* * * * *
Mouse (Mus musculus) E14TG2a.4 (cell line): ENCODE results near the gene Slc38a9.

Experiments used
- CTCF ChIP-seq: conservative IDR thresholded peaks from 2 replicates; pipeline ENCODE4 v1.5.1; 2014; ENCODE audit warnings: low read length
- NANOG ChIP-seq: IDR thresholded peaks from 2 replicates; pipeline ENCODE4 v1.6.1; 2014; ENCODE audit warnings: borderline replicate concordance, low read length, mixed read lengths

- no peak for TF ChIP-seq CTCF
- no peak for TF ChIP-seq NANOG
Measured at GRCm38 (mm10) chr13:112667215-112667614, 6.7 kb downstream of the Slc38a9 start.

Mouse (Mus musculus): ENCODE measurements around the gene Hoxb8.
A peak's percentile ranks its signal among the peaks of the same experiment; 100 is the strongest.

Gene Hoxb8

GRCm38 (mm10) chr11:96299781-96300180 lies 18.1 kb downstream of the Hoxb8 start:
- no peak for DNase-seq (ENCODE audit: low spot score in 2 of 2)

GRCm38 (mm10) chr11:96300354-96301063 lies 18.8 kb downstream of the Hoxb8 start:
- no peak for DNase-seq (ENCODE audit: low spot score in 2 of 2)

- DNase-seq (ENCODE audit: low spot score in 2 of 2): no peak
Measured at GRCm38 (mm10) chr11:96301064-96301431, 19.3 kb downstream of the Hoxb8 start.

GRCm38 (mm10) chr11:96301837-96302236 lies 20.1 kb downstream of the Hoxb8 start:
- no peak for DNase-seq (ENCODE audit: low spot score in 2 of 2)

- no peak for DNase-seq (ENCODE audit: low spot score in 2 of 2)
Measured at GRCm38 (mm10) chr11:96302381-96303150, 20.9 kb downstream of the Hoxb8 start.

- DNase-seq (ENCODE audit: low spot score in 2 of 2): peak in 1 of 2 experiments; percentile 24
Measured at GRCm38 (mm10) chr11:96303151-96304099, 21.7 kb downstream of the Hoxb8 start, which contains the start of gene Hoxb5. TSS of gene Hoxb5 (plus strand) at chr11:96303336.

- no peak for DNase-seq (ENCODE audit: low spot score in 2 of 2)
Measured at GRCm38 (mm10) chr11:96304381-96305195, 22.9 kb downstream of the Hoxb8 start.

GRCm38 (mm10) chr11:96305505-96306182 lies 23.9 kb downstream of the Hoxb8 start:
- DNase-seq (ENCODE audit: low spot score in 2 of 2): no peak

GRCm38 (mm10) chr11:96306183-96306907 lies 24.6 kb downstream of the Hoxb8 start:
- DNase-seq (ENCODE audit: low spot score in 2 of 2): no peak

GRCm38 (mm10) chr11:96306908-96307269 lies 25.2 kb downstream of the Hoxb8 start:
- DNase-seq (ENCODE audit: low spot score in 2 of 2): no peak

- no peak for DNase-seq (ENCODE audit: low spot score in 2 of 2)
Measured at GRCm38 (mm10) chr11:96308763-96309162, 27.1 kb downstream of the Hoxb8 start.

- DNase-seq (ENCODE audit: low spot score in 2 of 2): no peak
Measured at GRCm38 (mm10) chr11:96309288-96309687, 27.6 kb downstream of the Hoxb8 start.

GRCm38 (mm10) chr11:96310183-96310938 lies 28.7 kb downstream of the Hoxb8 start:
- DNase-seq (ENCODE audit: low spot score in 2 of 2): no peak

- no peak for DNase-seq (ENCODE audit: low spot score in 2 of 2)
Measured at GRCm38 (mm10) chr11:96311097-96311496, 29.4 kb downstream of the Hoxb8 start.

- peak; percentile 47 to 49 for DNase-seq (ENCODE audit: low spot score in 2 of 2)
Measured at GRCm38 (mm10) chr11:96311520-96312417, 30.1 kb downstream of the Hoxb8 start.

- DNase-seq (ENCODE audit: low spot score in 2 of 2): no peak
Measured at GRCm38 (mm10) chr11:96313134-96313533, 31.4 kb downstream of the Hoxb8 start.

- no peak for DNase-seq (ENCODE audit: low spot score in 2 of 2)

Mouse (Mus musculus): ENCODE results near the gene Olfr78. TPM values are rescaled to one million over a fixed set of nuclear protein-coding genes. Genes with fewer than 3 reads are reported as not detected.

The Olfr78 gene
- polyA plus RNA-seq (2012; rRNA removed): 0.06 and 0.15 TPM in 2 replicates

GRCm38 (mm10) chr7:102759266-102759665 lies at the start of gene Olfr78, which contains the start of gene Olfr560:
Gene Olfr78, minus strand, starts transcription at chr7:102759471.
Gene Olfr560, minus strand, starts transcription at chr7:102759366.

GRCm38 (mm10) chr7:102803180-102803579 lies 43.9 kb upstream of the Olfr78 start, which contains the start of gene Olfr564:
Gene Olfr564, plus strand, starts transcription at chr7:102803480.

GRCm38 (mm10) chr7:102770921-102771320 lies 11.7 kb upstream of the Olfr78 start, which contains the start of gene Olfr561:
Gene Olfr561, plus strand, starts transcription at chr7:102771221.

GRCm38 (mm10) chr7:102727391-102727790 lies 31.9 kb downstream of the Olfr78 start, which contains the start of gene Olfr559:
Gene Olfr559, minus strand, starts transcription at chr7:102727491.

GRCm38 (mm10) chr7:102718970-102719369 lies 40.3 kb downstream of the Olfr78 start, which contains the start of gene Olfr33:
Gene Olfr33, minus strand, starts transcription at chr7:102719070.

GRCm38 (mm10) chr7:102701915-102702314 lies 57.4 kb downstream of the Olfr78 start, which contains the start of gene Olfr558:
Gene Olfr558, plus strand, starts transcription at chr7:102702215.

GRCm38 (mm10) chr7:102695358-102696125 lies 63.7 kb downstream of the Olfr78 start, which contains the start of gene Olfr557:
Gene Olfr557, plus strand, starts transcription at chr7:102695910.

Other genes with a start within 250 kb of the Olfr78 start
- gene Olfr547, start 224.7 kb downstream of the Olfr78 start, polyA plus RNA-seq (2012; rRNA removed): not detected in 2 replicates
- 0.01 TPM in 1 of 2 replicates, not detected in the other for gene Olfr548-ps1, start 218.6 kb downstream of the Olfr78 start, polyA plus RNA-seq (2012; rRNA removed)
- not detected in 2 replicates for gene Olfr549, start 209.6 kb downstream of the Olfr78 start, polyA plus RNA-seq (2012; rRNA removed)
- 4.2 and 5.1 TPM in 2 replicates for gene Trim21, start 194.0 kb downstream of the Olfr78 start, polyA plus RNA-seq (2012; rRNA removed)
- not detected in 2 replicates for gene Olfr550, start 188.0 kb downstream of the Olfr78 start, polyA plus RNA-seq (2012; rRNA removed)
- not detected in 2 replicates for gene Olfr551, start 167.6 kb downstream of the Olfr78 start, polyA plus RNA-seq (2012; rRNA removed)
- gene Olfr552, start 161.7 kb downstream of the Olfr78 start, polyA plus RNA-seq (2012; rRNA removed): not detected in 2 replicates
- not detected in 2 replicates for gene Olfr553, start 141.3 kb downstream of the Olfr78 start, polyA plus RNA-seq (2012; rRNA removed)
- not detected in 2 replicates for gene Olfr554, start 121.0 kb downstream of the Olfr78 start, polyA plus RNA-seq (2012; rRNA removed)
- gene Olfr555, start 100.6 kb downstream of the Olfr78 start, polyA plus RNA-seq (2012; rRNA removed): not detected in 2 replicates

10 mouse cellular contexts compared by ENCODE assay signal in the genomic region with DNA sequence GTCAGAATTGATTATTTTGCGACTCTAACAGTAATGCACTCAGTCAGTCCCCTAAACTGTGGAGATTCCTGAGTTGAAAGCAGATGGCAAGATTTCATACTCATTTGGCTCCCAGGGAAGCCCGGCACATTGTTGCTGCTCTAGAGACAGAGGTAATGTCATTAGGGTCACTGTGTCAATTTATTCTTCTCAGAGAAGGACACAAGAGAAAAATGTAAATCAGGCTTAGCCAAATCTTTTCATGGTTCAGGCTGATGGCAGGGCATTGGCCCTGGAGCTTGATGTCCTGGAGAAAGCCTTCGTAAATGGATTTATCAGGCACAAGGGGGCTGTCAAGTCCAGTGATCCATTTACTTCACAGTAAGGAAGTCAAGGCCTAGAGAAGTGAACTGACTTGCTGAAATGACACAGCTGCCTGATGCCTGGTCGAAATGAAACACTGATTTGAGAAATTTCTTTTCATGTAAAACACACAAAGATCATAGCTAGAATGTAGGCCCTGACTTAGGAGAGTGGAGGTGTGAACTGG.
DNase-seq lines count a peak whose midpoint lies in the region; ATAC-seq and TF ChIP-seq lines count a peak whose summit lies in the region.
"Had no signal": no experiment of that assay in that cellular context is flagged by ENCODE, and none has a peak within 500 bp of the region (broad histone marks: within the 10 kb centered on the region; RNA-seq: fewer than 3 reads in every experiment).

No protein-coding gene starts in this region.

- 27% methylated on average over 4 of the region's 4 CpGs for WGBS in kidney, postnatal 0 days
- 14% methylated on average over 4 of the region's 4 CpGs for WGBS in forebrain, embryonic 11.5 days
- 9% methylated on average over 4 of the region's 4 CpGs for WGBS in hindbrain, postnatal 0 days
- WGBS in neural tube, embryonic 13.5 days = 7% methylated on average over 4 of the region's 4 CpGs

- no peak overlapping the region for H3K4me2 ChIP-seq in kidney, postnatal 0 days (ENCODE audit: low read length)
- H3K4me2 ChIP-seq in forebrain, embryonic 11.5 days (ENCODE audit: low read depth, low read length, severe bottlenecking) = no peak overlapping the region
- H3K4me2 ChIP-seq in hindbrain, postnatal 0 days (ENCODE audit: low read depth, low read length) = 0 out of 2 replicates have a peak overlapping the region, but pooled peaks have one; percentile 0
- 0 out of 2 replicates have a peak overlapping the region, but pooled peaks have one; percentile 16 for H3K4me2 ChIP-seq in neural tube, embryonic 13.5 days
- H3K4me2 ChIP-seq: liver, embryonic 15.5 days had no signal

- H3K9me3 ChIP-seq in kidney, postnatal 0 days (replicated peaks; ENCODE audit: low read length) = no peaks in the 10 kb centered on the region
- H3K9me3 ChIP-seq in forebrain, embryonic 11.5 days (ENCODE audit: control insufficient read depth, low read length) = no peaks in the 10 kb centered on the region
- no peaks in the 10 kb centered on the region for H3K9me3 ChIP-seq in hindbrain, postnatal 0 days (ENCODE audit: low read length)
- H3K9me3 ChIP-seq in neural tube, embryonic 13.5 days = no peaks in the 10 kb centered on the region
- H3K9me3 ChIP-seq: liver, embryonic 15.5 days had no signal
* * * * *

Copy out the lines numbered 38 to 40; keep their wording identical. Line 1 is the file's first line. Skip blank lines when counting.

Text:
Measured at GRCm38 (mm10) chr11:96311097-96311496, 29.4 kb downstream of the Hoxb8 start.

- peak; percentile 47 to 49 for DNase-seq (ENCODE audit: low spot score in 2 of 2)
Measured at GRCm38 (mm10) chr11:96311520-96312417, 30.1 kb downstream of the Hoxb8 start.